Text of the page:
Daniel Nocera on personalized energy
Robert Guest on the greatness of America

Amanda Geppert and Lincoln Schatz aim to "Cure Violence"

I'm tag-teaming today and tomorrow with my partner in crime (and husband) Ethan Zuckerman to liveblog the 2009 iteration of the fabulous Pop!Tech conference in Camden, Maine. You can read about today's events at the Pop!Tech blog, or via the Pop!Tech 2009 tag at Ethan's blog and via the Pop!Tech 2009 category here on this blog.

If you're new to Velveteen Rabbi, welcome. Here's some information about me, and here's my comments policy. Enjoy the conference posts -- not my usual fare, but hopefully interesting. (And to longtime readers: never fear, I'll return to my usual subject matter in a few days.)

The final long session of the day is called Challenging Conversations, and will involve a series of speakers whose work falls under that rubric. "We're going to hear from four very different points of view about the Amercan experience, the American moment," says Andrew Zolli. First up is Amanda Geppert (here's her Pop!Tech bio), who comes to us from CeaseFire: the Campaign to Stop the Shooting. Geppert is speaking alongside Lincon Schatz.

Lincoln Schatz is a video artist. "I use chance to break habitual modes of thinking." He presented his work here last year and one of his co-presenters was Gary Slutkin from CeaseFire. "I thought to myself, my God, how can I get involved?" They had lunch in Chicago the next week, and from that was born Cure Violence, a project that's being launched today at Pop!Tech. Cure Violence empowers communities to openly and safely discuss the causes -- and more importantly, solutions -- to violence.

Geppert says, "As many of you know, America's communities are plagued by violence." CeaseFire treats violence like a disease, and look at it epidemiologically. "CeaseFire is scientifically proven." A US Department of Justice study shows that CeaseFire has decreased violence radically in its zones. "CeaseFire saves lives, and makes communities healthy, safer places for the people who live and work in them."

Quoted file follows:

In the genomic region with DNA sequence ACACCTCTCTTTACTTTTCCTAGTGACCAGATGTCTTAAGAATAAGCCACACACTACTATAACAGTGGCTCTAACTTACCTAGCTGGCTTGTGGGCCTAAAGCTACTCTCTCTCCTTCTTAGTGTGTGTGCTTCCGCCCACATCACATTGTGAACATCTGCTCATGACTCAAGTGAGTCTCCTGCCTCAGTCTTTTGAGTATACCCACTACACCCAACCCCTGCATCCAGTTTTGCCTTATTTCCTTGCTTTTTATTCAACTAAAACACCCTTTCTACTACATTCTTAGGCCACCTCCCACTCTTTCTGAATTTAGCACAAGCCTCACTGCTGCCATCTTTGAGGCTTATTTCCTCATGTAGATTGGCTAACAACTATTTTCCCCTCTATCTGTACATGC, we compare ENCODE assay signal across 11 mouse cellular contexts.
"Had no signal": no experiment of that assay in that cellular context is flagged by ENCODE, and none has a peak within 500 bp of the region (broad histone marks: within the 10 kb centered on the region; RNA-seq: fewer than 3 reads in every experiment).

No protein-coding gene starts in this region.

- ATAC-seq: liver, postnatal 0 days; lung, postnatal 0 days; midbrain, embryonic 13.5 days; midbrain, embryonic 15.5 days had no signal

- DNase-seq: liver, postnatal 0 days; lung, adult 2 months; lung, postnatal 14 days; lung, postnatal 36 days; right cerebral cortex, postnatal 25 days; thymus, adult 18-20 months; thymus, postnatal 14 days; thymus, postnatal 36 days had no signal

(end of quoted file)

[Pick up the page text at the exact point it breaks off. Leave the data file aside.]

How do they do this? Through using networks. They employ credible people, often ex-offenders and former drug dealers, many of whom have been gang-involved. These folks go back to their communities, and use their contacts to identify people who might be at risk of violence and work with them. They work with the highest-risk people, people at the most risk of shooting/killing someone or being shot themselves. "They are the message that they bring, that change is possible."

Outreach workers and violence interruptors work one-on-one with clients and help them seek alternatives for a different life. "These opportunities will lead them to a different future, a future where there's an option after age 25 besides a grave."

We know we can reduce shooting and killings, Geppert says, but community norms need to change so that violence will no longer be a viable way of responding to conflict. This spring the institute of design worked with CeaseFire on a campaign for violence prevention. They spent three months interviewing residents, and heard over and over again that there's "no good news in our communities." Rumors and gossip spread through community networks and that drives conflict. The residents said, "Nobody listens to us. We stay in our homes, we don't go outside, we try to keep the people in our lives safe." Changing social norms is about expanding the zone of concern. CeaseFire is making that a top priority.

Schatz explains: we go out with cameras and ask two questions, what's causing the violence and how do we stop it. They use software to combine the footage into a stream of information which crosses community lines, gang lines, race lines. (The duo shows us part of a video which arose out of this collaborative process, and it's powerful and moving -- listening to real people talk about the real violence in their communities, encountering their voices and their faces, humanizes the statistics into a real, living situation.)

The second part of the project is working with 3,000 kids in the Chicago public school system who will shape the conversation in their schools and communities. They're going to start uploading their content this month, and with their instructors will raise the discussion to a thoughtful level. They're also creating two types of curriculum: semester-based and also a module you can download -- "anybody can do this -- with cellphone/SMS text and photos, take it and upload it to our site."

The third component of the project is a website, which will be where the media is tagged and aggregated and where the international community can have a conversation. (The website is here, but isn't accessible to the general public quite yet -- the project is in closed beta for the first 7 months while they're building content with the students.) "We need help scaling this project to have real impact; we need financial support and corporate partners," Schatz says. "Please join us and help us stop the killing."